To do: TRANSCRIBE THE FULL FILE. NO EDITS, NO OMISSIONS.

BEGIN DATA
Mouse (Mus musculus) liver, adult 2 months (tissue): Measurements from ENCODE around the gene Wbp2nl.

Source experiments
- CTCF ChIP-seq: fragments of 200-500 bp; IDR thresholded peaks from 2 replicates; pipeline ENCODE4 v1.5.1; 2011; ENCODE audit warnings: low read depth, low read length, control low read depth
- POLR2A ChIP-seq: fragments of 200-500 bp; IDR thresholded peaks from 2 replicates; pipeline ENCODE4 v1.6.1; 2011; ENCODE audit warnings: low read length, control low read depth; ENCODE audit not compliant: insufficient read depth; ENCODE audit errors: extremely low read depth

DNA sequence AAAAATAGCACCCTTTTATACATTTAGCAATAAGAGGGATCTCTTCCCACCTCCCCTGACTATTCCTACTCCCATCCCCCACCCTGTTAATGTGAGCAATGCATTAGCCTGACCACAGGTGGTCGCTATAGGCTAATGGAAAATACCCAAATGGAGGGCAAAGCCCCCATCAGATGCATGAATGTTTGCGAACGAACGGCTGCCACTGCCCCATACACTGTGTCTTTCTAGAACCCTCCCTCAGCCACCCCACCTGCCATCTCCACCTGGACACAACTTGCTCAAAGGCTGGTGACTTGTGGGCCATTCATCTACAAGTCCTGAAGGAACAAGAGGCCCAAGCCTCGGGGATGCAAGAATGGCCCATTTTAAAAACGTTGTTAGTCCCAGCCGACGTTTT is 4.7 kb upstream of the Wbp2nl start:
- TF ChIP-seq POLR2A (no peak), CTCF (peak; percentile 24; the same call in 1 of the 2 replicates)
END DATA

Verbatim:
Mouse (Mus musculus) liver, adult 2 months (tissue): Measurements from ENCODE around the gene Wbp2nl.

Source experiments
- CTCF ChIP-seq: fragments of 200-500 bp; IDR thresholded peaks from 2 replicates; pipeline ENCODE4 v1.5.1; 2011; ENCODE audit warnings: low read depth, low read length, control low read depth
- POLR2A ChIP-seq: fragments of 200-500 bp; IDR thresholded peaks from 2 replicates; pipeline ENCODE4 v1.6.1; 2011; ENCODE audit warnings: low read length, control low read depth; ENCODE audit not compliant: insufficient read depth; ENCODE audit errors: extremely low read depth

DNA sequence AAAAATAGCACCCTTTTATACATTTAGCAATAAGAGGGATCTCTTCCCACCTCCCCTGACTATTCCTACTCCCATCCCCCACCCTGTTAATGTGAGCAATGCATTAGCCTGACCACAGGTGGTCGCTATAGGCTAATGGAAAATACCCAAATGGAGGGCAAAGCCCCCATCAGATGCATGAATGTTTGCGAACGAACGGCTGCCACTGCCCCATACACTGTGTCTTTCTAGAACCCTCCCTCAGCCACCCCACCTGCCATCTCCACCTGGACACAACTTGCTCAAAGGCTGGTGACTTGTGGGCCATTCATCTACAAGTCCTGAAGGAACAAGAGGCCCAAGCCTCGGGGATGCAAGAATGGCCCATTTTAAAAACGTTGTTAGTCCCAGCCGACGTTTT is 4.7 kb upstream of the Wbp2nl start:
- TF ChIP-seq POLR2A (no peak), CTCF (peak; percentile 24; the same call in 1 of the 2 replicates)